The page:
If you have decided to make the switch to Apache, the single most important thing you can do right now is plan for the move. What Linux distribution do you plan on using? Do you need to purchase new hardware or can you use your existing Windows box (for many applications Linux requires much less processing power than Windows). Do you have Windows ASP or ASP.NET code that needs to be (1) converted, (2) rewritten, or (3) run on Linux? There are many technical issues that need to be addressed when considering reconfiguring your Apache Web server. How will you migrate your passwords, virtual directories, the configuration settings, and your file system hierarchy?

Performing the Migration

I don't have the space in this article to cover an entire migration process, although I hope to do so in a future article. Figure 1 lists the steps required to perform a migration. I cover a portion of one of these steps in some detail, as an example.

Passwords as an Example

Many Web sites include some form of authentication. Web site passwords provide a good example of some of the technical issues to consider when migrating from IIS to Apache.

For years, the main option was what is now called "basic authentication." The client machine would send the password as plain text to the server, which would use whatever method it wanted to validate that password against its password store. As sending a password in clear text across the Internet is not secure, digest authentication was born. Unfortunately, digest authentication came around near the end of the browser wars and didn't quickly gain compliance in every browser. As such, it didn't quite take over as the main secure authentication method, losing to basic authentication over an SSL connection as the main source of security.

One more form of authentication also came out around this time: NTLM authentication. NTLM sends hashes of the password to the Web server in the default Windows password format, much the same as Windows networking does. This can be done without prompting the user for a password when run through IE on the local area network. This format took off as the easiest way to provide Web security over corporate networks. While originally only Microsoft Internet Explorer and Microsoft IIS were also able to speak this way, in recent years the Mozilla (and derivative) browser and Apache (through numerous different modules) are able to speak NTLM.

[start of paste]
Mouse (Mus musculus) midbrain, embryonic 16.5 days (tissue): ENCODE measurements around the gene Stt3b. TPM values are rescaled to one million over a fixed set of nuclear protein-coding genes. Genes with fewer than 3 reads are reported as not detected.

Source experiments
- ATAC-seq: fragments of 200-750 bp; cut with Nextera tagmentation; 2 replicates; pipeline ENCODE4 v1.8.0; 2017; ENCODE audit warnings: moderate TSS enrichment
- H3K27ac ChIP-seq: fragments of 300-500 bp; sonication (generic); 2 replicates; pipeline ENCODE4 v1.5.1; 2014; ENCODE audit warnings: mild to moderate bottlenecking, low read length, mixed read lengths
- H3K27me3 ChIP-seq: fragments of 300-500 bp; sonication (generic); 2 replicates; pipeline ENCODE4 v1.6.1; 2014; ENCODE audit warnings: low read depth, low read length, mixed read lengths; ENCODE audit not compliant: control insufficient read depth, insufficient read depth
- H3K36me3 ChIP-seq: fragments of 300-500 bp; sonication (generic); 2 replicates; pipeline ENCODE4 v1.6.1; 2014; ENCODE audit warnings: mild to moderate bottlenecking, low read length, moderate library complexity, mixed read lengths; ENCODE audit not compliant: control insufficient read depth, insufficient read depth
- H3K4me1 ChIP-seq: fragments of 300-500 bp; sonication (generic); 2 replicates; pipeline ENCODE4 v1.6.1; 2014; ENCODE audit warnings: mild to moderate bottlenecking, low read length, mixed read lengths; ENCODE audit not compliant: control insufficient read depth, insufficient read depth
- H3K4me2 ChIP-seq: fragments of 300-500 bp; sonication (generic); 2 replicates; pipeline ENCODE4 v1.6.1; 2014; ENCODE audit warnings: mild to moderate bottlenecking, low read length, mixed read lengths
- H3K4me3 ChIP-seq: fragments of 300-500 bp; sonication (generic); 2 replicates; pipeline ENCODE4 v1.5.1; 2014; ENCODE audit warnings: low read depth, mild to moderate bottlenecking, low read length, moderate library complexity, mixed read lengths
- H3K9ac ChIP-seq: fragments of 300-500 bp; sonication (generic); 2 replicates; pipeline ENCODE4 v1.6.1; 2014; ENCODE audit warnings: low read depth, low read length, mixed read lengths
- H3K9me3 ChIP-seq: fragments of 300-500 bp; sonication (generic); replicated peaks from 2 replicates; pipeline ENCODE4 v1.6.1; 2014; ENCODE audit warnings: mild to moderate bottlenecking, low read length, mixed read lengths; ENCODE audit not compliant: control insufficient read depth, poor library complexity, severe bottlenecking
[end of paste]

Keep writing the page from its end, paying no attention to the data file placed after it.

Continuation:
IIS will verify all passwords in one of two ways: on the local machine, or against the domain controller that the server is connected to. This poses a problem for migration, as neither of these formats will allow us to get the passwords to migrate. (This is really a good security feature, as strong passwords should be a one-way street. If the password can be retrieved, it can be hacked.) If the passwords are stored on the local machine, we can retrieve a password hash. If the passwords are verified against a domain controller, Apache can be made to do that too.

This is one example of a technical issue that you may face when performing your migration. The good news is that there are tools and documented best practices for making this migration seamless.

Once You Are There

As you can see, there are some compelling reasons to consider moving from Microsoft IIS to Apache on Linux. But migrating is not without its concerns. As with many changes, educating yourself, planning the migration, and choosing the right tools are the keys to a successful transition.

Is Microsoft Going to Open Source IIS?

I received a call a couple of weeks ago from an industry analyst asking what I knew about Microsoft's plans to open source IIS. I responded that I hadn't heard anything about it, but if it is true it's probably a good idea.

Whether the rumor is true or not, I cannot imagine that Microsoft will do this. IIS has major challenges maintaining their existing market share. I hear rumblings of Microsoft's desire to eat back into Apache's market, however, they won't be able to do this until they are able to solve their gaping security problems. By then it may be too late.

More Stories By Jon Walker

Jon Walker serves as CTO of Versora, an ISV providing Microsoft to Linux migration software. Mr. Walker recently has co-authored 2 whitepapers with Novell titled Migrating from IS Web Servers to Apache SUSE LINUX Enterprise Server 9.0 and Migrating File and Print Servers from Windows to SUSE LINUX Enterprise Server 9. Prior to Versora, Mr. Walker was CTO/VP of Engineering for Miramar Systems. Software developed under his direction at Miramar has been deployed to over 20 million computers worldwide. Mr. Walker has also served as senior technologist for Nortel and Xing Technology (now Real Networks).

Comments (0)

Share your thoughts on this story.

Add your comment
You must be signed in to add a comment. Sign-in | Register

In accordance with our Comment Policy, we encourage comments that are on topic, relevant and to-the-point. We will remove comments that include profanity, personal attacks, racial slurs, threats of violence, or other inappropriate material that violates our Terms and Conditions, and will block users who make repeated violations. We ask all readers to expect diversity of opinion and to treat one another with dignity and respect.